As earnings season starts to heat up, we got our first glimpse yesterday of results from the nether regions of the markets, when off-and-on net/net (stock trading below net current asset value) VOXX International (VOXX) revealed its first-quarter results. The stock had been on a nice little run, up 23% the past three months, but gave a chunk of that back in early trading Wednesday as investors appear to be displeased with Q1 results.
VOXX reported revenue of $100.8 million for the quarter, down 12% year over year, and a loss of four cents per share. Unfortunately (or fortunately, at least in my view), there was no consensus estimate for VOXX for the quarter; there is just one analyst who sometimes covers the name. That leaves quarterly success or failure squarely in the eyes of the investor, a situation that I sometimes prefer. With little analyst or media coverage, there is opportunity to discover compelling information that others may not see. That intel can get you to the party early, if there is one, and of course, if you are correct in your assumptions.
There was some good news for the quarter; automotive segment sales rose 7% to $39.6 million. There was also some not-so-good news as the consumer accessories segment saw a 28% drop in revenue to $28.7 million, while premium auto segment sales fell 14% to $37.7 million. Overall, gross margins improved 110 basis points to 27.4%, which was a positive.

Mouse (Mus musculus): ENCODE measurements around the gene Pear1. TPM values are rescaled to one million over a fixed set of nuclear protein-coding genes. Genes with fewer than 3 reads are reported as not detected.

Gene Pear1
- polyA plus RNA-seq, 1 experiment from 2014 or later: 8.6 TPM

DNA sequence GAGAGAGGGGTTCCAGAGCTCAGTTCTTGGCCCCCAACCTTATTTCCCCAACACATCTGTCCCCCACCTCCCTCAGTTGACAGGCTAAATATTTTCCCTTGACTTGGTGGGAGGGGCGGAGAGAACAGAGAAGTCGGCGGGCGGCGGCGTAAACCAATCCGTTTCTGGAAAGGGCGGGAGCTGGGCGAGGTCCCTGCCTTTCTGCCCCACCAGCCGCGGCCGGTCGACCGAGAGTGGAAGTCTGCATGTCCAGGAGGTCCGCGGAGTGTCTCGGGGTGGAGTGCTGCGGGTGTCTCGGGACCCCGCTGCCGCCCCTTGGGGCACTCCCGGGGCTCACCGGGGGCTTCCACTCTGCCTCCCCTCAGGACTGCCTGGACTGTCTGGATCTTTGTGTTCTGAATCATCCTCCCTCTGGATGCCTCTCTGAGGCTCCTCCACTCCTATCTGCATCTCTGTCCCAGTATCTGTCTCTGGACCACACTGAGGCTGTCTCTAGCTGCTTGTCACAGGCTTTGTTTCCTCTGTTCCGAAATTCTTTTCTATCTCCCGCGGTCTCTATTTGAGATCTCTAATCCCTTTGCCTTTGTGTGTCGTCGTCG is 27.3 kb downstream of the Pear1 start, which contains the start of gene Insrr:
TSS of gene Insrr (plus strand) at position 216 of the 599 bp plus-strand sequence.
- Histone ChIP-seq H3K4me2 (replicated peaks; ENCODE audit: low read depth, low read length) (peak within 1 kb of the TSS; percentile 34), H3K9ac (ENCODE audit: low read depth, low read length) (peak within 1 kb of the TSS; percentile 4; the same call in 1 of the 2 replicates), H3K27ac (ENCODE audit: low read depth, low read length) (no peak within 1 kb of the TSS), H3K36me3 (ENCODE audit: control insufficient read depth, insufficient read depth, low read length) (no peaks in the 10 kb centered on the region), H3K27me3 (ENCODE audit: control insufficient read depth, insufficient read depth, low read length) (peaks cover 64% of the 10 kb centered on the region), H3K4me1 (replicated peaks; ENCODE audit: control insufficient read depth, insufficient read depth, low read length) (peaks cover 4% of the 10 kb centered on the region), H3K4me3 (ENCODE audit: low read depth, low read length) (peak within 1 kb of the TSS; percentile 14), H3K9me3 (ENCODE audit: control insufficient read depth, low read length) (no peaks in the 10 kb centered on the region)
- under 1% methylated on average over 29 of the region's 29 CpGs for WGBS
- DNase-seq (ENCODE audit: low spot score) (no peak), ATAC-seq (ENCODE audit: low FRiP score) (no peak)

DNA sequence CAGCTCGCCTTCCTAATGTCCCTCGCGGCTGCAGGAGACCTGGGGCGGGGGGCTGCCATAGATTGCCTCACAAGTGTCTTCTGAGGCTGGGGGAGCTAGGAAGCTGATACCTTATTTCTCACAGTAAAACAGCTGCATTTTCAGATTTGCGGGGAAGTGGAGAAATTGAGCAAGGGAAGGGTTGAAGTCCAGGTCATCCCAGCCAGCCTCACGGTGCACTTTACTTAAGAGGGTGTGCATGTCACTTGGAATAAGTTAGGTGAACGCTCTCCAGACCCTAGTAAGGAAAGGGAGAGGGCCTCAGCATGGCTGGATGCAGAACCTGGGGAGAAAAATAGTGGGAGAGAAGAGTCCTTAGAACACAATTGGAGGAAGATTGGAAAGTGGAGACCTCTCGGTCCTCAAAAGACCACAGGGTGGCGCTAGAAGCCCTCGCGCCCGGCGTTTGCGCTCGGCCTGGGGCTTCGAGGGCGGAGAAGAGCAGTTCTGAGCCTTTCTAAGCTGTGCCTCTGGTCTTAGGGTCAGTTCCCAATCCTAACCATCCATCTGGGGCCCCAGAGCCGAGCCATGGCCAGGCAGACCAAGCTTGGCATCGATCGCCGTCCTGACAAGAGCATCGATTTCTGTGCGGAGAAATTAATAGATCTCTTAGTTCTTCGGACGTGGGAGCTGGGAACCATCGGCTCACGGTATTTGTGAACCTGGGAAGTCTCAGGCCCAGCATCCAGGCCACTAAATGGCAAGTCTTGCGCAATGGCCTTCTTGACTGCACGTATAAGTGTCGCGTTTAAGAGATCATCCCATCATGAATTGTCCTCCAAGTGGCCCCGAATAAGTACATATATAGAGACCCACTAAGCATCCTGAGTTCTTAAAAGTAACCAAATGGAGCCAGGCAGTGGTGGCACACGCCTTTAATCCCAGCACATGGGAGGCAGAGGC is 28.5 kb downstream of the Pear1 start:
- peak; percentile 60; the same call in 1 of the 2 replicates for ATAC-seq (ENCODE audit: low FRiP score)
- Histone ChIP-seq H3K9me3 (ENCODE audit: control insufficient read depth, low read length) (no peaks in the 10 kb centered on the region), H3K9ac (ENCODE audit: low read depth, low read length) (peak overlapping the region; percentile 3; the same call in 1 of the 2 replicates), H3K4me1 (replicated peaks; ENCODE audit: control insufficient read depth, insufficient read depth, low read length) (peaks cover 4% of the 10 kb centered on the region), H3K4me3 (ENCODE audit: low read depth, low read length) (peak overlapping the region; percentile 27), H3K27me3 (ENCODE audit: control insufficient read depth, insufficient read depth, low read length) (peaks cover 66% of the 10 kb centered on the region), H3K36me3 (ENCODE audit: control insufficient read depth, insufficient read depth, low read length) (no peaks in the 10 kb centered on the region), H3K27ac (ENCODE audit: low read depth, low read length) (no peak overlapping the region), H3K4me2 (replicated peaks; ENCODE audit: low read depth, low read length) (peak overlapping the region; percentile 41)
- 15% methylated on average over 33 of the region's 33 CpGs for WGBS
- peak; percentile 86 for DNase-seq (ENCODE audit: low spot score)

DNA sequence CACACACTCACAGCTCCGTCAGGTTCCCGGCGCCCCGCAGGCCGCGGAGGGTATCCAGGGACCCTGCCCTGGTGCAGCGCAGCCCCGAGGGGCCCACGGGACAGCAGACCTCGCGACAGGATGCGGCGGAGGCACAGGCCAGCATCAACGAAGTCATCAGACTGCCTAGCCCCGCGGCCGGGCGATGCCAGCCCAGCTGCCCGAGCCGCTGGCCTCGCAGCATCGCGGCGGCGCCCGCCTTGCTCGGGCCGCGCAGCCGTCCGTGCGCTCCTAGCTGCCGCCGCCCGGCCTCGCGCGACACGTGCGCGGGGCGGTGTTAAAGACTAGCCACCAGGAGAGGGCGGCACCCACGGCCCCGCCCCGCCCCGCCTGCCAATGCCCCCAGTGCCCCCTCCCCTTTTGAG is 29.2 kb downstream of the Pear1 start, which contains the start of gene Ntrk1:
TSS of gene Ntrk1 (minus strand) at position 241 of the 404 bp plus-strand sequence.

The balance sheet remained solid, as VOXX ended the quarter with $53.2 million, or $2.20 per share, in cash and investments. Cash fell by just $1.9 million during the quarter, so VOXX is not burning through all that much cash as it attempts to get back to profitability. Debt stood at just $17 million.
At Tuesday's closing price of $5.90 following a 6% gain in regular trading, VOXX traded at 1.03x net current asset value based on Q1 balance sheet data. However, with the stock down more than 10% at the outset, it likely will be back in net/net territory today.
Our next glimpse of results for investable net/nets will happen next week (July 19) when Richardson Electronics (RELL) is expected to report fourth-quarter results. RELL has been on a nice tear so far this year, up 44% year to date, after returning to profitability. RELL currently trades 0.98x net current asset value and ended its latest quarter with $60 million, or $4.65 per share, in cash and no debt. The stock is a very rare example of a dividend-paying net/net, which currently yields 2.5%.